The state now seeks to defend its ban on same-sex marriage by arguing, rather implausibly, that "Utah's laws [against same-sex marriage] do not discriminate based on sexual orientation."
Removing love and commitment from the equation, the state argues that it has an interest in regulating marriage based on "sexual complementariness." The state argues that Utah laws that restrict gay citizens from marrying, adopting and otherwise protecting their families do not classify individuals based on sexual orientation but instead on the interaction of their anatomies.
The state's effort to gloss over the motivations and legislative history of Utah's ban on same-sex marriage ignores the history of these laws and the intentional impact they have on Utah's gay citizens.
The reality is that Utah's marriage laws target gay citizens for discrimination by purposely excluding them from access to the benefits and protections of civil marriage.
Moreover, "sexual complementariness" cannot be the key to marital rights. Marriage is about far more than sex. Yet according to Utah's appeal, marriage is apparently not all about love, nor even about commitment.
"Love alone," Utah argues, "cannot logically serve as a state interest." The state further contends that "loving a person does not create a right to marry that person."
By ignoring love and reducing marriage to "sexual complementariness," the state demeans the relationship of every married couple and every family. The injury is particularly grave to same-sex couples, whose long-term committed relationships are characterized by the state as mere friendship unworthy of public recognition.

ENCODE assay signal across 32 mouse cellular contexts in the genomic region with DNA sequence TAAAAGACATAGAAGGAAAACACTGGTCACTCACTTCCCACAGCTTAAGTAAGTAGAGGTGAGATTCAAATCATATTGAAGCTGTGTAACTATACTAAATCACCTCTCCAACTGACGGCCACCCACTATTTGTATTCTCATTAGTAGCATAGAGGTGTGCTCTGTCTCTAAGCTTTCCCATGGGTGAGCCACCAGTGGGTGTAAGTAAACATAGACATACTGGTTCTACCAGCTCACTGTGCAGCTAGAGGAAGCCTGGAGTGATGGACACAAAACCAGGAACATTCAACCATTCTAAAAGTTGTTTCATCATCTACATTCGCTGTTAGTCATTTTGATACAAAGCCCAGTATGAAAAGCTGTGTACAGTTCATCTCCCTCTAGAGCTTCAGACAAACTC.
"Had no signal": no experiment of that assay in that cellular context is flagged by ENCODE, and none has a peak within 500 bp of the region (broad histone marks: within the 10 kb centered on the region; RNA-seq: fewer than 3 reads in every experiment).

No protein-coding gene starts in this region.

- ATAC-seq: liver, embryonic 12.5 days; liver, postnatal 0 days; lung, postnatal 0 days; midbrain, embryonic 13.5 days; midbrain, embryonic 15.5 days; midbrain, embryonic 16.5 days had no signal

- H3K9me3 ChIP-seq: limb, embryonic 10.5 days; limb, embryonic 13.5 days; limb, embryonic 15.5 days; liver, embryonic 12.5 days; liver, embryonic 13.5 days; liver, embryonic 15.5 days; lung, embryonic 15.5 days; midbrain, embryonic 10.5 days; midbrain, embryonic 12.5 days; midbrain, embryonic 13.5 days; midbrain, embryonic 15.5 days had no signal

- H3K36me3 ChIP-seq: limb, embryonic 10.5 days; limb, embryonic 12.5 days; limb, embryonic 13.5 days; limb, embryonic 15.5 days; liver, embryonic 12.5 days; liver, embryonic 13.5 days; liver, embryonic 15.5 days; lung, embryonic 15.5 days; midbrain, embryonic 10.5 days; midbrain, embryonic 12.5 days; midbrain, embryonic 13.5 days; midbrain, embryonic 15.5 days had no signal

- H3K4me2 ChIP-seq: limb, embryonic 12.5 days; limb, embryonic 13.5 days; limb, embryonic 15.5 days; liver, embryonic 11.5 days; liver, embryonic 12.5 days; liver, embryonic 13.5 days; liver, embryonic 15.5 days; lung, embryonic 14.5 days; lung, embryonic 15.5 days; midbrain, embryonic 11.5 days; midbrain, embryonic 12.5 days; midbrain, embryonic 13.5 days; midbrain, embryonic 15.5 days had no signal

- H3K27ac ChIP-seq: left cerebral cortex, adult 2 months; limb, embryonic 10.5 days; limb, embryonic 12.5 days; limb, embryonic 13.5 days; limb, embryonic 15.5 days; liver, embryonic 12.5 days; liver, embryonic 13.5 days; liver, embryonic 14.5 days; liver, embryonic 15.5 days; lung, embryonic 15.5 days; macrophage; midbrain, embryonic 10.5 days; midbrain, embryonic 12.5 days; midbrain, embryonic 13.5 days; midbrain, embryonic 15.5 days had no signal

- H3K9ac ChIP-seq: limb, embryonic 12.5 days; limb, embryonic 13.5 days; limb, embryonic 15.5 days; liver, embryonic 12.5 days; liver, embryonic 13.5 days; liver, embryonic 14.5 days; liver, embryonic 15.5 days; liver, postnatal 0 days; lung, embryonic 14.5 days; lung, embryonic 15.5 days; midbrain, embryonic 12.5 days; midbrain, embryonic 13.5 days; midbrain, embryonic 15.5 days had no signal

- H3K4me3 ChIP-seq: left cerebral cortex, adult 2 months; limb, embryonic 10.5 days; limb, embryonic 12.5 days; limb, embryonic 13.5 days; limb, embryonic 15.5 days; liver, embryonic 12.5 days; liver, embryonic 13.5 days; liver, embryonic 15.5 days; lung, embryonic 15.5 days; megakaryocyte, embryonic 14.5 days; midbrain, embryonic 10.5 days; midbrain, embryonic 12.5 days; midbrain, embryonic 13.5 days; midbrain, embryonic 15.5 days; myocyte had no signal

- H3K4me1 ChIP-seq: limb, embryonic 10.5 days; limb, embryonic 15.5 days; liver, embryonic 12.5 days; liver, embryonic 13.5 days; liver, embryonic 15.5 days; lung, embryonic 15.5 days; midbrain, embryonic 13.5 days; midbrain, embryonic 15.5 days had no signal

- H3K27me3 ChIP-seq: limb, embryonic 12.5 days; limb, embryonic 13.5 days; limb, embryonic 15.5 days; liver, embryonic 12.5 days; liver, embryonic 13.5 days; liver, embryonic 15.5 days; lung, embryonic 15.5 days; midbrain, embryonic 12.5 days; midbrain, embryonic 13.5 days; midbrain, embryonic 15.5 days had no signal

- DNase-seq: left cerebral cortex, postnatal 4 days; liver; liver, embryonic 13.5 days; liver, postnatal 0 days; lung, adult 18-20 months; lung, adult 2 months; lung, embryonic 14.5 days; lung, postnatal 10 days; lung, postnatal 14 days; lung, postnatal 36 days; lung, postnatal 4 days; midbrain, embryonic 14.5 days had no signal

The state denigrates as "adult-centered" the desire of same-sex couples to be married. Yet the steep price of the state's discrimination against gay couples is also paid by their children, who are denied the safety and security of having married parents.
Marriage is fundamentally about the loving commitment of two people to share their lives and the full spectrum of life experiences. As a civic institution, marriage binds two complementary people together for the benefit of those partners, their children and family, and the public. In contrast, Utah's laws including Amendment 3 demean gay citizens from cradle to grave.
The state deserves credit for finally admitting what this case is ultimately about: whether a majority can legislate away the rights of a minority group. "It comes down to this," the state writes. "Thousands of couples are unconstitutionally being denied the right to marry, or millions of voters are being disenfranchised of their vote to define marriage."
The state's admission should prime the U.S. Supreme Court to hear this case. Amendment 3 exists for no purpose other than to discriminate against gay Utahns.
The protection of individual rights under our Constitution is a core function of the judiciary. The Constitution guarantees that all gay people and not merely those living in certain states are entitled to the blessings of liberty and the promise of equal treatment under the law for themselves and their families.
The wheels of justice may turn slowly, especially to those being deprived their fundamental rights. Twice before, after lower courts ruled in favor of gay couples in Utah, the Supreme Court has entered stays, thereby delaying the exercise of marriage rights until the Supreme Court could rule.
So now the time has arrived for the Supreme Court to accept the case of Herbert v. Kitchen and to affirm that all Americans, whether gay or straight, have the fundamental right to marry and be treated equally under the law.
Paul C. Burke, Brett L. Tolman and John W. Mackay led a bipartisan team of lawyers representing the Utah Pride Center to file an amicus brief with the U.S. Supreme Court in the case that successfully challenged parts of the Defense of Marriage Act.